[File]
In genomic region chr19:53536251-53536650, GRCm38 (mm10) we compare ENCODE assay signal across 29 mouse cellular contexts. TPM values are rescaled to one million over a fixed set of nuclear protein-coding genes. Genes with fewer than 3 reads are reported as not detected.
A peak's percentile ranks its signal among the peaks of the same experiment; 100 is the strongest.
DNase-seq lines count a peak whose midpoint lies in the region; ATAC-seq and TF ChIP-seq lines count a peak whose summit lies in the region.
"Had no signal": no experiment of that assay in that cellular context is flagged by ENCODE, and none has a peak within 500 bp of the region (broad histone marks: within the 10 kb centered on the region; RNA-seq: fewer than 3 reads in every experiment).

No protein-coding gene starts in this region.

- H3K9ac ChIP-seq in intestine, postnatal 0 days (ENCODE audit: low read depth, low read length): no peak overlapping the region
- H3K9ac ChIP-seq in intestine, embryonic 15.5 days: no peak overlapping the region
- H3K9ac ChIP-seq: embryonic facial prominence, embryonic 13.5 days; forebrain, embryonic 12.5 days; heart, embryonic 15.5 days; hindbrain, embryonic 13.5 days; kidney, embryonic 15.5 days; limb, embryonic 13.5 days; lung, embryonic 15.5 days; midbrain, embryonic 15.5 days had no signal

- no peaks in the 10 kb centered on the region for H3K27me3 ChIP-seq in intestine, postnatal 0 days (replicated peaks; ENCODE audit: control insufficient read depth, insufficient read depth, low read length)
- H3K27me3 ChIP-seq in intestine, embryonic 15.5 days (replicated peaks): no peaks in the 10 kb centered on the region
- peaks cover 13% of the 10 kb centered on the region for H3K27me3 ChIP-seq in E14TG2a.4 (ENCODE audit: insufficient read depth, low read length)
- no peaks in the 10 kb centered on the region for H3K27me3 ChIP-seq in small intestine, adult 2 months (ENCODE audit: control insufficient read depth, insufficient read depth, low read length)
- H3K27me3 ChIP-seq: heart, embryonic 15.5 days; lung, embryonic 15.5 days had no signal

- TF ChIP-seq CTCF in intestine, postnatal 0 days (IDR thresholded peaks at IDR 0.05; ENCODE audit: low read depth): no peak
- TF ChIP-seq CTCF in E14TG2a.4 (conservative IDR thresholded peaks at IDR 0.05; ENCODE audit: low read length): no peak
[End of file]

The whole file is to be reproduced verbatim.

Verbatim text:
In genomic region chr19:53536251-53536650, GRCm38 (mm10) we compare ENCODE assay signal across 29 mouse cellular contexts. TPM values are rescaled to one million over a fixed set of nuclear protein-coding genes. Genes with fewer than 3 reads are reported as not detected.
A peak's percentile ranks its signal among the peaks of the same experiment; 100 is the strongest.
DNase-seq lines count a peak whose midpoint lies in the region; ATAC-seq and TF ChIP-seq lines count a peak whose summit lies in the region.
"Had no signal": no experiment of that assay in that cellular context is flagged by ENCODE, and none has a peak within 500 bp of the region (broad histone marks: within the 10 kb centered on the region; RNA-seq: fewer than 3 reads in every experiment).

No protein-coding gene starts in this region.

- H3K9ac ChIP-seq in intestine, postnatal 0 days (ENCODE audit: low read depth, low read length): no peak overlapping the region
- H3K9ac ChIP-seq in intestine, embryonic 15.5 days: no peak overlapping the region
- H3K9ac ChIP-seq: embryonic facial prominence, embryonic 13.5 days; forebrain, embryonic 12.5 days; heart, embryonic 15.5 days; hindbrain, embryonic 13.5 days; kidney, embryonic 15.5 days; limb, embryonic 13.5 days; lung, embryonic 15.5 days; midbrain, embryonic 15.5 days had no signal

- no peaks in the 10 kb centered on the region for H3K27me3 ChIP-seq in intestine, postnatal 0 days (replicated peaks; ENCODE audit: control insufficient read depth, insufficient read depth, low read length)
- H3K27me3 ChIP-seq in intestine, embryonic 15.5 days (replicated peaks): no peaks in the 10 kb centered on the region
- peaks cover 13% of the 10 kb centered on the region for H3K27me3 ChIP-seq in E14TG2a.4 (ENCODE audit: insufficient read depth, low read length)
- no peaks in the 10 kb centered on the region for H3K27me3 ChIP-seq in small intestine, adult 2 months (ENCODE audit: control insufficient read depth, insufficient read depth, low read length)
- H3K27me3 ChIP-seq: heart, embryonic 15.5 days; lung, embryonic 15.5 days had no signal

- TF ChIP-seq CTCF in intestine, postnatal 0 days (IDR thresholded peaks at IDR 0.05; ENCODE audit: low read depth): no peak
- TF ChIP-seq CTCF in E14TG2a.4 (conservative IDR thresholded peaks at IDR 0.05; ENCODE audit: low read length): no peak